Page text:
Several of the questions measured response to Trump administration policies. Whether Republican or Democrat, urban or rural, 71 percent of respondents are opposed to the removal of Clean Water Act protections. Two-thirds believe it was a “bad change” to allow for more drilling instead of protecting sage grouse habitat, and the same majority doesn’t like reducing protection for threatened species under the Endangered Species Act. In every Western state except Wyoming, a majority of voters support a transition to 100 percent renewable energy.

These are broad brushstrokes, but together they paint a cohesive picture: regardless of background, income, or geography, we want our elected officials to protect natural resources and stick their necks out for the planet. And right now, what we say we want is very different from what we’re getting. That disparity breeds frustration, disillusionment, and distrust of the government.

So why, if there’s such an overwhelming desire for environmental protection, isn’t it showing up in policy? Part of the reason, McKendry says, is that we’re fighting three decades of political dog whistling, where, thanks to heavy lobbying and deep pockets, environmental issues have been considered soft liberal issues. That attitude is shifting, she observes, in places like Idaho and Utah, where residents are feeling the impact of climate change in terms of wildfire and water scarcity. But, she says, those changing attitudes take a long time to trickle up into political action. “In the past,” she says, “we had politicians people supported overall, even if they didn’t support their environmental stance. But now we’re starting to have bipartisan recognition that climate change is impacting the West.” The polls show that in the years since the last presidential election, concern about environmental issues has heightened significantly, bumping up against cultural and economic issues, like energy use, which have steered voters in other directions in the past.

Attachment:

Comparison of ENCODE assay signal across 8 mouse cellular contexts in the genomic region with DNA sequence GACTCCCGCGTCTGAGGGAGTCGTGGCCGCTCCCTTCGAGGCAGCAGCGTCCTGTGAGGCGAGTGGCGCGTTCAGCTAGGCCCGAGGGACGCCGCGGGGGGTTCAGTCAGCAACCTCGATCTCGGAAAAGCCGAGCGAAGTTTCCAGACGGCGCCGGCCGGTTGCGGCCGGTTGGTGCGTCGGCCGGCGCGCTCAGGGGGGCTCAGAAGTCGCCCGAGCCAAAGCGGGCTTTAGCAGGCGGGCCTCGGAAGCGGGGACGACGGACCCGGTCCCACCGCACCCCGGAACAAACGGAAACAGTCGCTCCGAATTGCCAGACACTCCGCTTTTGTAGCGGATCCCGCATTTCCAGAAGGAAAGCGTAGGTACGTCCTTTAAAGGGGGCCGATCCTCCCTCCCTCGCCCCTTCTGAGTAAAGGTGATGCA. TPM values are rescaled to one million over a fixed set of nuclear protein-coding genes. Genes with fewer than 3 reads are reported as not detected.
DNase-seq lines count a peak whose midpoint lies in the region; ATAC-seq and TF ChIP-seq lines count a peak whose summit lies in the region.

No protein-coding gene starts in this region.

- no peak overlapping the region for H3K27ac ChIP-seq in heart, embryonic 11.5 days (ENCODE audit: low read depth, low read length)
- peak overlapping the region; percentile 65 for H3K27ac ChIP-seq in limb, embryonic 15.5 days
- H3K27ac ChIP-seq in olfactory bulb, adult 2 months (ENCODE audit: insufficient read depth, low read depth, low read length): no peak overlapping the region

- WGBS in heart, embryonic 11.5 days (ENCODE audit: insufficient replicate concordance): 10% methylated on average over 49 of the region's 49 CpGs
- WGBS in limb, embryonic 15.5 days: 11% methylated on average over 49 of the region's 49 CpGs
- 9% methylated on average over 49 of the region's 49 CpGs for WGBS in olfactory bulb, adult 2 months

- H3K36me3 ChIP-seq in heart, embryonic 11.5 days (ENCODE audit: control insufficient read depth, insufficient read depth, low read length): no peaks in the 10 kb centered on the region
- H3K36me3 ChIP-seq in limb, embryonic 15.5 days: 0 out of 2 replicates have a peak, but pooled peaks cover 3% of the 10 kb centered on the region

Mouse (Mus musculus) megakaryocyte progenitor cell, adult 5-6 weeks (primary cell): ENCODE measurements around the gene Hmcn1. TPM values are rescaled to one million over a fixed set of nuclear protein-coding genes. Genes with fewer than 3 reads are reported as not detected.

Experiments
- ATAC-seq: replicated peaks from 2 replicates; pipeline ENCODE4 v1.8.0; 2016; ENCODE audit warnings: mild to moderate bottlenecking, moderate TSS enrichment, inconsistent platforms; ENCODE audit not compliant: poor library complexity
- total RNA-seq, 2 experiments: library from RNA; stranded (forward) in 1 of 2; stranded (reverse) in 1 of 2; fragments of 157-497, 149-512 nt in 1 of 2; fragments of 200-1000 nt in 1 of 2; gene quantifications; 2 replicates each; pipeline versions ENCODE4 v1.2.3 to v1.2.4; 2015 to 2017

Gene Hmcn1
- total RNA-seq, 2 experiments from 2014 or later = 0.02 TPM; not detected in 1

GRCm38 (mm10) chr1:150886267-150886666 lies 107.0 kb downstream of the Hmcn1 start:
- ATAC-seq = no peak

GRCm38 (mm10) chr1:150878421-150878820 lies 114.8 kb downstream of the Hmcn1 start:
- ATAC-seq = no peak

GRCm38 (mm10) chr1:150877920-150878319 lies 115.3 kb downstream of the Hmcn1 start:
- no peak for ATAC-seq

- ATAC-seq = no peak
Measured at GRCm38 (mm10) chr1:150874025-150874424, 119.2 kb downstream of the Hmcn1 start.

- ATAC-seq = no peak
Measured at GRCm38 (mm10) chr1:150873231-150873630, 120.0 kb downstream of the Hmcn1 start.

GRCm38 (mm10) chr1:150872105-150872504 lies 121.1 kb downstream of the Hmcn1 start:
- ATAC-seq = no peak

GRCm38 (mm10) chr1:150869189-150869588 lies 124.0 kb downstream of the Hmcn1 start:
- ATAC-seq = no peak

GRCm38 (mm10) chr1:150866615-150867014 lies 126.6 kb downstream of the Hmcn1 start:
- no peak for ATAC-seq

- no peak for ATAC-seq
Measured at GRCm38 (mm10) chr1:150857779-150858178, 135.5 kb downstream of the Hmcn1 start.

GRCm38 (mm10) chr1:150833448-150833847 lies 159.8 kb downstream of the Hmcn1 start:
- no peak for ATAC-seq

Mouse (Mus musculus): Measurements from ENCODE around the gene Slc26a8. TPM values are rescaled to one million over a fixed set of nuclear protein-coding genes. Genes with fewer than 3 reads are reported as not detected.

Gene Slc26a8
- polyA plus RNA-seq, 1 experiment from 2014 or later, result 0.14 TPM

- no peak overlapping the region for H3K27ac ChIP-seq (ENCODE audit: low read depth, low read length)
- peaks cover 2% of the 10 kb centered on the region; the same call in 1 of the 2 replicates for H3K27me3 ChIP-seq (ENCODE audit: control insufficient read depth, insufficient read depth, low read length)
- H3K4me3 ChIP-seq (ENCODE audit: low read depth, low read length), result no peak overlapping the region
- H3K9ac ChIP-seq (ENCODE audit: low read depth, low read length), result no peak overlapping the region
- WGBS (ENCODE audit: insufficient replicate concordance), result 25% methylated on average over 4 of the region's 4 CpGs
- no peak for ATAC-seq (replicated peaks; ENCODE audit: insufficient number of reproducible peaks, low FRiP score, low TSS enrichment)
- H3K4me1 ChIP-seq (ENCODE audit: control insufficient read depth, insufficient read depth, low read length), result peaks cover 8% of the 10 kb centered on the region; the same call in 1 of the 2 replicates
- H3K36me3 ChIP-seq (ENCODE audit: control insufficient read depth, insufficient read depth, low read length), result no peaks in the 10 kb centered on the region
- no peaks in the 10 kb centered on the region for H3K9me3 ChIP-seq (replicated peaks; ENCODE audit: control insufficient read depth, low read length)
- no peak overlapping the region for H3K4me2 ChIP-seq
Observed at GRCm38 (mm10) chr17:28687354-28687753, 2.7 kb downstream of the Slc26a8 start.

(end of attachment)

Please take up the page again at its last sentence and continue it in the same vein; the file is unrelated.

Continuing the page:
Another big factor is the Trump administration’s blatant disregard for the due process and the will of voters. Federal agencies from the Bureau of Land Management to the National Park Service (neither of which currently have congressionally approved directors have steamrolled over public concern, in everything from methane emissions to grazing easements. New Mexico senator Tom Udall, a Democrat who co-introduced the idea of protecting 30 percent of land by 2030, says that part of the work in public lands is going to be undoing the current administration’s wreckage, something that will take mass mobilization on the part of voters who believe in conservation, and the politicians who represent them.